KT Tunstall + Billy Lockett, Symphony Hall, Birmingham 13/11/12

KT Tunstall
“I don’t know where to look…it is like the Titanic or a spaceship.” After playing his first song, it is obvious that Billy Lockett is slightly overawed by his surroundings. This doesn’t, however, translate across to the Northampton singer-songwriter’s performance which combines 70s style piano balladeering with jaunty guitar.
KT Tunstall also makes reference to the impressive surroundings, but with an air of gusto and determination that sums up the whole evening – “this is gorgeous and I am going to try and fill it”. The set list spans her entire career, from the pop stock of her 2004 debut “Eye to the Telescope” to her latest country-tinged album “Invisible Empire // Crescent Moon”. The new songs are wholesome and reflective in nature, showing signs of someone seeking spiritual return from the music. The folk-styled ‘Carried’, best illustrates this with percussive backing lending the song a Native American Indian feel. With no band as support, she strums a chord or hums a tune, records it and then plays it back on loop. It could easily go wrong, but she endears herself to the audience. Relaxed, she declares that she is “going off script” before launching into ‘Other Side Of The World’, from her debut.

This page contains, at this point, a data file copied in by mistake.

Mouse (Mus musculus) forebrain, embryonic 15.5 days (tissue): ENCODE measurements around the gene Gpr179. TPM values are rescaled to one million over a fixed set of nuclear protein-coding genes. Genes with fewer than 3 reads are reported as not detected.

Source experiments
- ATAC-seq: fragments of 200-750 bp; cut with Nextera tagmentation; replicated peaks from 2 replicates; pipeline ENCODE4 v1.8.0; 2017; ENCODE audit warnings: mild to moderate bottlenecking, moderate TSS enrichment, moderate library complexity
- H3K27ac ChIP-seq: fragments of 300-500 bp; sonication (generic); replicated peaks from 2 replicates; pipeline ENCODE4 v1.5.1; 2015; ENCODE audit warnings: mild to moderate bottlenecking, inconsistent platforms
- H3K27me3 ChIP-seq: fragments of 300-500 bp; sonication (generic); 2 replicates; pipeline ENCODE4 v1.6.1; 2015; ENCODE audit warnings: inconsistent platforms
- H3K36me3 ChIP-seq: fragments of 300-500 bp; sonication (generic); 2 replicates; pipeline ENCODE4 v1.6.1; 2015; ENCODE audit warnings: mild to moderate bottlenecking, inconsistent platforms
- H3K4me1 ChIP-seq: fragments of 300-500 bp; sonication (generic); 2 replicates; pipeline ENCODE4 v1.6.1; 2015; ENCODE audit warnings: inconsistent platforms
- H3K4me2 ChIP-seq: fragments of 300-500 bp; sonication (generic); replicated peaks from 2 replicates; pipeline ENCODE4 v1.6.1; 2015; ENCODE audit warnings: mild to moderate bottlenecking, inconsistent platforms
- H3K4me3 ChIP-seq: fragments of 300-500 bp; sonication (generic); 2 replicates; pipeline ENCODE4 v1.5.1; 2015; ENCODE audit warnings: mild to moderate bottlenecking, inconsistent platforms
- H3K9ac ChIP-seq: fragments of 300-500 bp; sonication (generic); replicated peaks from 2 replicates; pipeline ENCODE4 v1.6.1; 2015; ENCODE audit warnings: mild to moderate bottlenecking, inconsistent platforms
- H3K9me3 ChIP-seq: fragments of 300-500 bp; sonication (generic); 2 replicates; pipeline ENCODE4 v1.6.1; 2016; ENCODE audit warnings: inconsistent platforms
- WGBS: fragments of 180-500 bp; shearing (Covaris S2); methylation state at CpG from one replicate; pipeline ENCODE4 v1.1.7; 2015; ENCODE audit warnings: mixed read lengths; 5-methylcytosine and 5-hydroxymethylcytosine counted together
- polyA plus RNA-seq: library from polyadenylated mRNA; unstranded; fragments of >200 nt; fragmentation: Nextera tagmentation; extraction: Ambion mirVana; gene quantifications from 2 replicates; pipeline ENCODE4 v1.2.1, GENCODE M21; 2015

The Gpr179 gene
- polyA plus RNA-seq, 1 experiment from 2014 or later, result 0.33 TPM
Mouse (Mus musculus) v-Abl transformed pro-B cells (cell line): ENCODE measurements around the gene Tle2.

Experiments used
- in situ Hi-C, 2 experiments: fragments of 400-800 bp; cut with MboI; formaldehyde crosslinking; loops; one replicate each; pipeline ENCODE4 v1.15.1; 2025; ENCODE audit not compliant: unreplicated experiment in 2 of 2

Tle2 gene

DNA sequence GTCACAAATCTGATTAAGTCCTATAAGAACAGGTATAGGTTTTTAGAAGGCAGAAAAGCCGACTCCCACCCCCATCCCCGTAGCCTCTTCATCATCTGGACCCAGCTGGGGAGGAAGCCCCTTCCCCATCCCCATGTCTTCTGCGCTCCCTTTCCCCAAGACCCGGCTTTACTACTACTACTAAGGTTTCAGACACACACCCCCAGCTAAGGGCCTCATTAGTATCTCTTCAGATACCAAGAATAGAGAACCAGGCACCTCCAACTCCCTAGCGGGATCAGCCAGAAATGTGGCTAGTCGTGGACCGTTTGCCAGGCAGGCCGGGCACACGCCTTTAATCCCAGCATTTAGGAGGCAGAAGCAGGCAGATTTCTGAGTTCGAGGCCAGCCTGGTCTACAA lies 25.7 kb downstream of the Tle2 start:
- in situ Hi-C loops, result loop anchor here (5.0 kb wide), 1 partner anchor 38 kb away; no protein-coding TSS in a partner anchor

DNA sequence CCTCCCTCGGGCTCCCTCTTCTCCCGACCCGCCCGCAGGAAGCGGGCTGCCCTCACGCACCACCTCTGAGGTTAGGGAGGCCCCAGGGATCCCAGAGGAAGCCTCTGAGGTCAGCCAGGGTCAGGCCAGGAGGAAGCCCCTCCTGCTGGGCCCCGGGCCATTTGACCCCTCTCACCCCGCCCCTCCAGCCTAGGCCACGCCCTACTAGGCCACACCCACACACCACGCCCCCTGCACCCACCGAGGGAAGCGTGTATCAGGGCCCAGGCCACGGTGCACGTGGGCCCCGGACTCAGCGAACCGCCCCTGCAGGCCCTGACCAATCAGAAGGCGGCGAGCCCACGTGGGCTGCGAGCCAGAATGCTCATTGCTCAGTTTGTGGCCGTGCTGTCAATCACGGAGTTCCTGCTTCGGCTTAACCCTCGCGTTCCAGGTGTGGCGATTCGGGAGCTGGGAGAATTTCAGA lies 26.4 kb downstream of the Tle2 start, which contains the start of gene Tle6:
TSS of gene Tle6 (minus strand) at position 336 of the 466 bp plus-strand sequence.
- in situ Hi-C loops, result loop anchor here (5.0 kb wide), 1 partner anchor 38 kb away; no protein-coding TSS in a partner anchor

The vintage quality of her vocal in this song is striking, a quality also possessed by London Grammar’s Hannah Reid. From a story-telling Scots brogue to cut glass fragility, her voice perfectly compliments her playing. ‘White Bird’ from second album “Drastic Fantastic” follows and is a real set highlight. ‘Yellow Flower’ sees her swap guitar for piano before a rousing ‘Black Horse and The Cherry Tree’ has her kazooing into ‘Seven Nation Army’ – unexpected but a sign that she is having fun. ‘Alchemy’, contrastingly, weaves together intricate fretwork and imagines Kate Bush.
A cover of Atoms for Peace’s ‘Default’ may be lost on the majority of the audience but it shows that she has a finger on the pulse. She gets everyone on their feet for “Suddenly I See” a song born out of listening to Bo Diddley and Patti Smith on the same day. It should really end there but she sneaks in ‘Chimes’ to ease the show out. Atoms for Peace and London Grammar are names that this writer didn’t expect to associate with a KT Tunstall gig, but as tonight has proved; there is a lot more to her than meets the eye.

Comments are closed.